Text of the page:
They have sacked a fifth of the IPG pilots (101 of 450), derecognised the union and then did not call it to a recent meeting with recognised unions on the Justice Dharmadhikari Report -- which suggested ways of integrating staff of the two former airlines.

Singh has said that he will not talk to the IPG pilots until they withdraw the agitation.

But he is willing to take sacked pilots back if they return to work.

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Photographs: Reuters

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Singh warns of more tough decisions: "A lot needs to be done in rationalising routes and salaries.

"We expect a lot of trouble when we implement that."

Many analysts, however, say that Singh has pushed through route rationalisation during the agitation by reducing flights abroad and closing loss-making routes.

By reducing flights, they say, he cuts losses because international routes make 80 per cent of AI's losses.

Others disagree and say that no airline can afford to let its aircraft lie idle, and that it undermines the brand.

But why has the Maharajah fallen in esteem?

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Photographs: Reuters
Tags: Singh , AI

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AI's woes: What's plaguing the Maharajah

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The answer lies in the growing wedge between the two aggressive pilots' unions which have time and again played havoc on the airline since the AI-IA merger.

The management has ignored the challenges of integration and repeatedly conceded the unions' demands against each other.

The latest battle is over who will fly the Dreamliner.

AI will soon get the first of 27. Before the merger it would have been obvious which pilots would fly the new aircraft: AI pilots, who have experience in Boeings. IA flew only Airbus.

But the merger threw up a new issue: cross-utilisation of pilots.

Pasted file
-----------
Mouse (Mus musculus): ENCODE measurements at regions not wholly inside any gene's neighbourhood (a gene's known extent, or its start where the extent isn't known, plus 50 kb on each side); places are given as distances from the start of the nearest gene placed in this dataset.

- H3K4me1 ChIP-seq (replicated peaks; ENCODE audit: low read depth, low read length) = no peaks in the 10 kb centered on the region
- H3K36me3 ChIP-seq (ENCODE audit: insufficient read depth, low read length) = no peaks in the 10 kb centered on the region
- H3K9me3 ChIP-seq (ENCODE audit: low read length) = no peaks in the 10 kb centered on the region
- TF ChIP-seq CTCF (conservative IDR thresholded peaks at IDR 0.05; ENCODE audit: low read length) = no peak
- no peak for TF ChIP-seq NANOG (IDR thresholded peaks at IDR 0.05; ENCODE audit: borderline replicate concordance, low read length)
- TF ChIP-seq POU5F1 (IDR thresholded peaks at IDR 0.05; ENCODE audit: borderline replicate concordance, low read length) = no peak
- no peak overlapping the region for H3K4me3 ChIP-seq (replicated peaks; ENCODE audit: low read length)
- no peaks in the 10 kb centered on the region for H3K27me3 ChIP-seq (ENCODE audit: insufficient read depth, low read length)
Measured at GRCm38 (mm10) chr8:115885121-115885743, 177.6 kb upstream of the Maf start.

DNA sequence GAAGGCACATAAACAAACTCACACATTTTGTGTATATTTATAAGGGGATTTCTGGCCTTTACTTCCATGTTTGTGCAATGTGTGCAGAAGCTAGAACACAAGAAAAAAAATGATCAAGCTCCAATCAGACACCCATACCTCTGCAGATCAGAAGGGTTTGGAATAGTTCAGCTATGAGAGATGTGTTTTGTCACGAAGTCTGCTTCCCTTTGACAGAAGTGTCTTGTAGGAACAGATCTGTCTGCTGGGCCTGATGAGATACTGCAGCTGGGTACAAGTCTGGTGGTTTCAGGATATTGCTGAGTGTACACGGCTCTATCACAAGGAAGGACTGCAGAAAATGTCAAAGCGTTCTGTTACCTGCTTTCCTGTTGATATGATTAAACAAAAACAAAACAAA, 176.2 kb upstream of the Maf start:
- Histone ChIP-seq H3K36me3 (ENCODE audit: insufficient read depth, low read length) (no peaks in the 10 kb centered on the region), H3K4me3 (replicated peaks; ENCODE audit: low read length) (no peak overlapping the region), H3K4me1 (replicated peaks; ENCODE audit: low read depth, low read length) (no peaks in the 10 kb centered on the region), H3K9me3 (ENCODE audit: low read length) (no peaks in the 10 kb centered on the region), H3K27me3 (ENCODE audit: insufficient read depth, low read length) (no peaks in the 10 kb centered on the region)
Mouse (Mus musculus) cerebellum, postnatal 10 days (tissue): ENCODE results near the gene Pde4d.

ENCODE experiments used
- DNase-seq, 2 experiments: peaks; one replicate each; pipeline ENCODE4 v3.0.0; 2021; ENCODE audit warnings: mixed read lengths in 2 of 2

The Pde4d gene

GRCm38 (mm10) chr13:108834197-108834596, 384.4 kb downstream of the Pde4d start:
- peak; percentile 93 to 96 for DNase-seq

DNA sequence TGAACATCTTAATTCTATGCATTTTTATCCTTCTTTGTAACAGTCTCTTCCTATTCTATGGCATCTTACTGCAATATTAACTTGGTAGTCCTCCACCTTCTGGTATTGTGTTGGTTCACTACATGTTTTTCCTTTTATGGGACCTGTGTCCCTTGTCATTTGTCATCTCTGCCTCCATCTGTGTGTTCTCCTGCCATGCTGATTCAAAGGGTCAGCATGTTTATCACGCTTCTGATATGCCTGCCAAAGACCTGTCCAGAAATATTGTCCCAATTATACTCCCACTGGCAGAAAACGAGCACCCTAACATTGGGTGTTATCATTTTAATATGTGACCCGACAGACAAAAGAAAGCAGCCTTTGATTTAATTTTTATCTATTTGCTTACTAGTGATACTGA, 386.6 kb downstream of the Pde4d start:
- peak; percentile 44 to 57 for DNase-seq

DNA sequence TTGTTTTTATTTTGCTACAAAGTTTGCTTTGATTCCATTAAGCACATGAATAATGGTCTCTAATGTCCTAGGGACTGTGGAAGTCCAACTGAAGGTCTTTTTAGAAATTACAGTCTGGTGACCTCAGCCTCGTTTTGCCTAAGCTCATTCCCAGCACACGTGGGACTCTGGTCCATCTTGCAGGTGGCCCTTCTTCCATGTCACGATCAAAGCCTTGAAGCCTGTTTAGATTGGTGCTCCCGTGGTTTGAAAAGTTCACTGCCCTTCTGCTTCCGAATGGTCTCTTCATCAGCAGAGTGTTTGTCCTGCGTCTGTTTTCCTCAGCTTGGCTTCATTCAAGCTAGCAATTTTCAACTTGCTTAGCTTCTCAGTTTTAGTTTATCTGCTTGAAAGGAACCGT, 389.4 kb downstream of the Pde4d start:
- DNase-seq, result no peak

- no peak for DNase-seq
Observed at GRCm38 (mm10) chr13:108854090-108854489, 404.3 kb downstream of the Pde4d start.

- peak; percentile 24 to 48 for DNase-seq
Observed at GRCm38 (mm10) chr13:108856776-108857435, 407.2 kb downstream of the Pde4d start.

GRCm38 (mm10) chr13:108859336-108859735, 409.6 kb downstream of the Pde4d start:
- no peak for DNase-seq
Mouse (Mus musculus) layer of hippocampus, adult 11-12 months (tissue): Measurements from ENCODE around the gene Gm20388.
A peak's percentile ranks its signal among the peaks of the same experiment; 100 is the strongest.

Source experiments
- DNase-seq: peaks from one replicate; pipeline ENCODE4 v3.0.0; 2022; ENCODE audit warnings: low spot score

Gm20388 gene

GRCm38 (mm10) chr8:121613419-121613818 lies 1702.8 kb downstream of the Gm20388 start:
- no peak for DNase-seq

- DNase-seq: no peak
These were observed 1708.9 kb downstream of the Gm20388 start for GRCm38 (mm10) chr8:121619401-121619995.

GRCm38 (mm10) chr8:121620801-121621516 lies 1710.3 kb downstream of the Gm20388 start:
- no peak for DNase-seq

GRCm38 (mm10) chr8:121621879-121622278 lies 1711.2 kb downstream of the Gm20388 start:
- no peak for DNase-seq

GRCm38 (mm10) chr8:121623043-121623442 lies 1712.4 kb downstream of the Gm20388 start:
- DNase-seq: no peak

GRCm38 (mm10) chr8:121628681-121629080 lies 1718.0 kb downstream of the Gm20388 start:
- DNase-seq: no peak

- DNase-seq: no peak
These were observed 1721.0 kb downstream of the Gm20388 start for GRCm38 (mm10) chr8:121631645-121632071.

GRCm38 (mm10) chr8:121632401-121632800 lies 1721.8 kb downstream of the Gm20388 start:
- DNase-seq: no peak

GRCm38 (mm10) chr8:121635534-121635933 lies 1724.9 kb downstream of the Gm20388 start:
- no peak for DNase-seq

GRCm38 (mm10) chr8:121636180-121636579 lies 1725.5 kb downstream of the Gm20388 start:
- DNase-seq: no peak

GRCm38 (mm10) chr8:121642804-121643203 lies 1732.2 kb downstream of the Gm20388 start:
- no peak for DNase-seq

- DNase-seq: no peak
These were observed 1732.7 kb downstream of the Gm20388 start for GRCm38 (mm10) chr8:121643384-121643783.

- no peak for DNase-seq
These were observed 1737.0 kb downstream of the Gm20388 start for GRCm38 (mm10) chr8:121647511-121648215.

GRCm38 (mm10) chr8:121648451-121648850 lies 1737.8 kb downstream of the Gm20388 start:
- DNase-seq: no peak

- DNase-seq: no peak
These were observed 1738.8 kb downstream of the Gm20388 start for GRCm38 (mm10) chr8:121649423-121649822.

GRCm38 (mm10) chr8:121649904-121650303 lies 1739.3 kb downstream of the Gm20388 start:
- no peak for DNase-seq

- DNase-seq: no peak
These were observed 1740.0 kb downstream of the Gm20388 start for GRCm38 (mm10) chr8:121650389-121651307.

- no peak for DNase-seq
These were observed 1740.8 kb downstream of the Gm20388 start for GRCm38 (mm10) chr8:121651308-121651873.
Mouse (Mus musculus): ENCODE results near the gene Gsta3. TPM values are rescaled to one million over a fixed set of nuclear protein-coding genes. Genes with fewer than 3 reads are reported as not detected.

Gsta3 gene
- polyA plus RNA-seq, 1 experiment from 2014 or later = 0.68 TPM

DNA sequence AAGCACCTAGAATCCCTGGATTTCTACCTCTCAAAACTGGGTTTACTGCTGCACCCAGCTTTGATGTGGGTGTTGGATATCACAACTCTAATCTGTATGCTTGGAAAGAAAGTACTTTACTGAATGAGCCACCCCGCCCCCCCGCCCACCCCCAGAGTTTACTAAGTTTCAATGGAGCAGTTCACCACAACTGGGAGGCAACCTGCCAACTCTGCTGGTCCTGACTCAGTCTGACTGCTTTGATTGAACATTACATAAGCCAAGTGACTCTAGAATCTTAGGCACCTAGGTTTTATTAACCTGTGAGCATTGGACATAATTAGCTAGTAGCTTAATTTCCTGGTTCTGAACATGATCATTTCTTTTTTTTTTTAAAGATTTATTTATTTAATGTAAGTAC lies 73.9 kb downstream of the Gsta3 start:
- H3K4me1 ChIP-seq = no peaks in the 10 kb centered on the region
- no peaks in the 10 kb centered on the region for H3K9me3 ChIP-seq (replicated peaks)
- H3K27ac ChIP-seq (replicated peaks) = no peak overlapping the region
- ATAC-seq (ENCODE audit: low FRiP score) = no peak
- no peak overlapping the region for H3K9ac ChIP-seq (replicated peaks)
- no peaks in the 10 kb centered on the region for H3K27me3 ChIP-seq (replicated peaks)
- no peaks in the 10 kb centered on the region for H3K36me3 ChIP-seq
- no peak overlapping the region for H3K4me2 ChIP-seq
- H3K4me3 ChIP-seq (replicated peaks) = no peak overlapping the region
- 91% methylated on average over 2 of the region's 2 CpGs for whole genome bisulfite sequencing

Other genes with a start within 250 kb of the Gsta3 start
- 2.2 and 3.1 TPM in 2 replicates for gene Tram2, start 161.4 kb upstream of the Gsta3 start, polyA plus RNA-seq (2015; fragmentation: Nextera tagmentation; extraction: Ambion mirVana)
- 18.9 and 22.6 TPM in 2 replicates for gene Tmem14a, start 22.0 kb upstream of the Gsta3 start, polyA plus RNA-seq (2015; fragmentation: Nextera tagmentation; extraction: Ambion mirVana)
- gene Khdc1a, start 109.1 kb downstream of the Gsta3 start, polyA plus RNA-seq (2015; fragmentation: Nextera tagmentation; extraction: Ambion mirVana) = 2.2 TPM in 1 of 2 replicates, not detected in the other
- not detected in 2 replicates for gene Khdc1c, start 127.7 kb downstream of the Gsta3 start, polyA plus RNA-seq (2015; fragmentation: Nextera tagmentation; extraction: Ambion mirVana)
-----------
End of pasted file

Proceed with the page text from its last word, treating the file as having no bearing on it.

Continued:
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Image: A fuel tanker moves past Air India passenger jets parked at an airport in Kolkata.
Photographs: Rupak De Chowdhuri/Reuters

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The IPG pilots say this issue was to be resolved by the Justice Dharmadhikari Report, but that AI pushed through a policy in October 2011 under which equal numbers of pilots of the formerly separate airlines would train for the Dreamliner.

IPG objected, went to court, and lost.

The IPG's opposition is understandable: with eight pairs of pilots required for each Dreamliner, as many as 432 pilots will have to be trained once all the planes are delivered.

This would bring most of the erstwhile AI pilots their long-awaited promotions. In fact, AI had hired pilots to handle the increase in the international fleet size from 23 to around 50 after induction of the new planes.

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So the decision that half the Dreamliner pilots would come from IA was a rude shock.

In the first stage, the management sent 16 IA pilots to train.

These slots the IPG pilots claimed as their own.

An IPG-affiliated pilot says: "With IA pilots now being allowed to fly Dreamliners we will become commanders only after 24 years.

"This means that a pilot who has joined the erstwhile Indian Airlines even four years after a pilot in the former AI will be commander of a 787 even if they operate together, while the AI pilot will report under him."

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Photographs: Scott Barbour/Getty Images
Tags: IPG , IA , Indian Airlines , AI

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IPG pilots say this is unfair.

They are not allowed to break onto the IA pilots' turf.

They demand that as many commander slots as are opened on Dreamliners for IA pilots should be opened for them on the Airbus A-320 aircraft currently flown only by IA pilots.

But this has not been conceded.

Second, they want pilot progression on both sides to be based on seniority.

This condition was rejected by the Indian Commercial Pilots Association, which represents the IA pilots.

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Photographs: Reuters

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Instead, ICPA wants it to be done on the basis of experience and staff requirements, not seniority, which ICPA says is the global norm.

ICPA members argue that they are as qualified to fly big planes like the Dreamliner internationally as are their AI colleagues.

Last year, they say, the management agreed to reduce the number of expatriate pilots (around 100) flying abroad, and those slots were to be filled by ICPA pilots, without impacting the IPG pilots.



Photographs: Jewella C Miranda/Rediff Archives
Tags: ICPA , IPG , Dreamliner